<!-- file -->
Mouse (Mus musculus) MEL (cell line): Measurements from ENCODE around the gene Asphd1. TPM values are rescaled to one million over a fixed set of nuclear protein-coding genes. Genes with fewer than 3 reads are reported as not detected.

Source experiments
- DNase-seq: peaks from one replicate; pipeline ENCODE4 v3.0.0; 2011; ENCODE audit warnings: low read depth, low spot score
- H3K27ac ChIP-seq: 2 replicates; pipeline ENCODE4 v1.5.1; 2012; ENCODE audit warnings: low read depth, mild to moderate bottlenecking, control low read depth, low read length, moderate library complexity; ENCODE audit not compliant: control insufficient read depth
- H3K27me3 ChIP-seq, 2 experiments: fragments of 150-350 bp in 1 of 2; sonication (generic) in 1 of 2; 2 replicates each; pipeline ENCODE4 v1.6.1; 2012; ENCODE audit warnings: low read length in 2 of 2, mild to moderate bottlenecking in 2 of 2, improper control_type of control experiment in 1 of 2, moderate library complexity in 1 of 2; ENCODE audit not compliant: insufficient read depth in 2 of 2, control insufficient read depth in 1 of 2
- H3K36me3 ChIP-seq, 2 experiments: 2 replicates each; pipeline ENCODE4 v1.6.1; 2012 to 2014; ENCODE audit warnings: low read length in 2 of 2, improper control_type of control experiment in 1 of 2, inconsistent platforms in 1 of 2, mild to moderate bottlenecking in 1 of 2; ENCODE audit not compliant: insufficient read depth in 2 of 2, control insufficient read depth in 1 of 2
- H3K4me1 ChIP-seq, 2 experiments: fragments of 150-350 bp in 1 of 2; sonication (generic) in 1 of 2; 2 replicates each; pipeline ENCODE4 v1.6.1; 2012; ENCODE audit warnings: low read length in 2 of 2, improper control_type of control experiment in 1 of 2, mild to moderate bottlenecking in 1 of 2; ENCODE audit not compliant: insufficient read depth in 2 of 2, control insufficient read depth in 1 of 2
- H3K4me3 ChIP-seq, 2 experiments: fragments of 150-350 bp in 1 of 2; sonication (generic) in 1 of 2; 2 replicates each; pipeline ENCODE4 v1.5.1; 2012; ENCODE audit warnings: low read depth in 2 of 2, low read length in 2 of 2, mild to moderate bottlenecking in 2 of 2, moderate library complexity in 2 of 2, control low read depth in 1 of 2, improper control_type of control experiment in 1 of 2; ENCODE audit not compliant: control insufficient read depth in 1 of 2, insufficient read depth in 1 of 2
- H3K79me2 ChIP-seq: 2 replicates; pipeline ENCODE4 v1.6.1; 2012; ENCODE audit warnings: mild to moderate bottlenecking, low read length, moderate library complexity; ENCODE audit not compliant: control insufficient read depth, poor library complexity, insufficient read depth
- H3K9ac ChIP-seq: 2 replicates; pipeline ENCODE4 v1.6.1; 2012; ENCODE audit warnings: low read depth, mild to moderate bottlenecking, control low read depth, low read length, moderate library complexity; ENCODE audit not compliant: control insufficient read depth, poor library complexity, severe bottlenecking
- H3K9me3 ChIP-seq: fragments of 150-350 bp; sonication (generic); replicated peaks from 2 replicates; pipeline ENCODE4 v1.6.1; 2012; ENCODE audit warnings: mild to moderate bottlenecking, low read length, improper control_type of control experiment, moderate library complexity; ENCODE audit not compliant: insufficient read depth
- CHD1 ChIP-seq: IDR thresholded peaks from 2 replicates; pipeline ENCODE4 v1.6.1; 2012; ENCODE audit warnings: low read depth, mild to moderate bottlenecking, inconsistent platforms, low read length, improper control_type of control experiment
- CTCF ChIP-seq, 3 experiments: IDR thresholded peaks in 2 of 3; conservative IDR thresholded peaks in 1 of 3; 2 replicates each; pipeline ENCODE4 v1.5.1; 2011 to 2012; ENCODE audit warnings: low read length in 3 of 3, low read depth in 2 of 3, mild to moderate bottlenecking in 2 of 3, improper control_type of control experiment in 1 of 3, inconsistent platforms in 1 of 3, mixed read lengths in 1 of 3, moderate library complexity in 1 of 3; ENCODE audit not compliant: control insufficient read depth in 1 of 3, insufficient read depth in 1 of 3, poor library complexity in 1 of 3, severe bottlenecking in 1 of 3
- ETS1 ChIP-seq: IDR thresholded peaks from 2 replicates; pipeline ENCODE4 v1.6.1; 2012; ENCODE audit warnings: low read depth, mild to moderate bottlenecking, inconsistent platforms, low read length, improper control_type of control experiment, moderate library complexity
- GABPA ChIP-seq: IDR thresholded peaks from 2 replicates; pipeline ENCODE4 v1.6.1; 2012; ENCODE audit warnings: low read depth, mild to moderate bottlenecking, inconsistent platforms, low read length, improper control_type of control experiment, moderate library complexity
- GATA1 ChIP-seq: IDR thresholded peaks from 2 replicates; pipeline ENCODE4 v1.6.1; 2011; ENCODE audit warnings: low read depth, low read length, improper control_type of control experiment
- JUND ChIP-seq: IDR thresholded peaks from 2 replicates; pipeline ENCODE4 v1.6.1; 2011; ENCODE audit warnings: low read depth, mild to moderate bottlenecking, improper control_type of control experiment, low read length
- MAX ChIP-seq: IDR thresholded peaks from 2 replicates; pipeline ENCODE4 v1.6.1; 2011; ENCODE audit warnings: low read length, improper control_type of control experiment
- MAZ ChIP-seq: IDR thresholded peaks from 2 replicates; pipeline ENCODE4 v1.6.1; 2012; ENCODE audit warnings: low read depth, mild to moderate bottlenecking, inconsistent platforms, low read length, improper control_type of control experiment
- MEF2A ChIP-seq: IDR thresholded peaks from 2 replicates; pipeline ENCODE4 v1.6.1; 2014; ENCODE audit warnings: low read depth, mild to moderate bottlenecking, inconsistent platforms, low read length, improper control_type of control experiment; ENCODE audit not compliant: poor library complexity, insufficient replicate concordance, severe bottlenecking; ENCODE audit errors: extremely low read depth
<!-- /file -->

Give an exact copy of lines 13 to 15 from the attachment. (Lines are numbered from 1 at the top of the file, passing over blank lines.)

- CTCF ChIP-seq, 3 experiments: IDR thresholded peaks in 2 of 3; conservative IDR thresholded peaks in 1 of 3; 2 replicates each; pipeline ENCODE4 v1.5.1; 2011 to 2012; ENCODE audit warnings: low read length in 3 of 3, low read depth in 2 of 3, mild to moderate bottlenecking in 2 of 3, improper control_type of control experiment in 1 of 3, inconsistent platforms in 1 of 3, mixed read lengths in 1 of 3, moderate library complexity in 1 of 3; ENCODE audit not compliant: control insufficient read depth in 1 of 3, insufficient read depth in 1 of 3, poor library complexity in 1 of 3, severe bottlenecking in 1 of 3
- ETS1 ChIP-seq: IDR thresholded peaks from 2 replicates; pipeline ENCODE4 v1.6.1; 2012; ENCODE audit warnings: low read depth, mild to moderate bottlenecking, inconsistent platforms, low read length, improper control_type of control experiment, moderate library complexity
- GABPA ChIP-seq: IDR thresholded peaks from 2 replicates; pipeline ENCODE4 v1.6.1; 2012; ENCODE audit warnings: low read depth, mild to moderate bottlenecking, inconsistent platforms, low read length, improper control_type of control experiment, moderate library complexity